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بدھ، 7 جولائی، 2010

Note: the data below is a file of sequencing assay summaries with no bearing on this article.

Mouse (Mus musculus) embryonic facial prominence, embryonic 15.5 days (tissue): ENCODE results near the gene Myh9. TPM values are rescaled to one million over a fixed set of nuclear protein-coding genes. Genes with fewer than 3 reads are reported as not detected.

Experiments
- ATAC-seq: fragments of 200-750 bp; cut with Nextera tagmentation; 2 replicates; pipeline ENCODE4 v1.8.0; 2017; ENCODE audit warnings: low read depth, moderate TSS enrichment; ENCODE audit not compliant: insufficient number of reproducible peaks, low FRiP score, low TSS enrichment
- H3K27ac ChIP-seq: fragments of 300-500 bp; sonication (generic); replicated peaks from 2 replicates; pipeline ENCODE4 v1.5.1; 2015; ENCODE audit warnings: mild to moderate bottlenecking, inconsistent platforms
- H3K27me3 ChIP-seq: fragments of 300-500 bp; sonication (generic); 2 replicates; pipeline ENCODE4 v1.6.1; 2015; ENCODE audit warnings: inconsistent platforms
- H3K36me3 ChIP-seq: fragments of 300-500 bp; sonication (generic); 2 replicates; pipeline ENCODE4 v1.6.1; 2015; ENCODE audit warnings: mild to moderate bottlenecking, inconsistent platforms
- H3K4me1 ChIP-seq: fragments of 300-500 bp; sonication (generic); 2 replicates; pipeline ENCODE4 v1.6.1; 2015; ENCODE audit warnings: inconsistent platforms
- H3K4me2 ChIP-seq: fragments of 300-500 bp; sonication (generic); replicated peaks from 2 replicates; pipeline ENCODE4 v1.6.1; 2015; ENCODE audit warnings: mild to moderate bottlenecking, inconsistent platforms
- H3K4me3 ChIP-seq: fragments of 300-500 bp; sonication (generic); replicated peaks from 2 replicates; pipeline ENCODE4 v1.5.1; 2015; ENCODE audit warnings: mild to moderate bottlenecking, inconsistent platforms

Pakistan and Indian defence spendings

Farheen Khan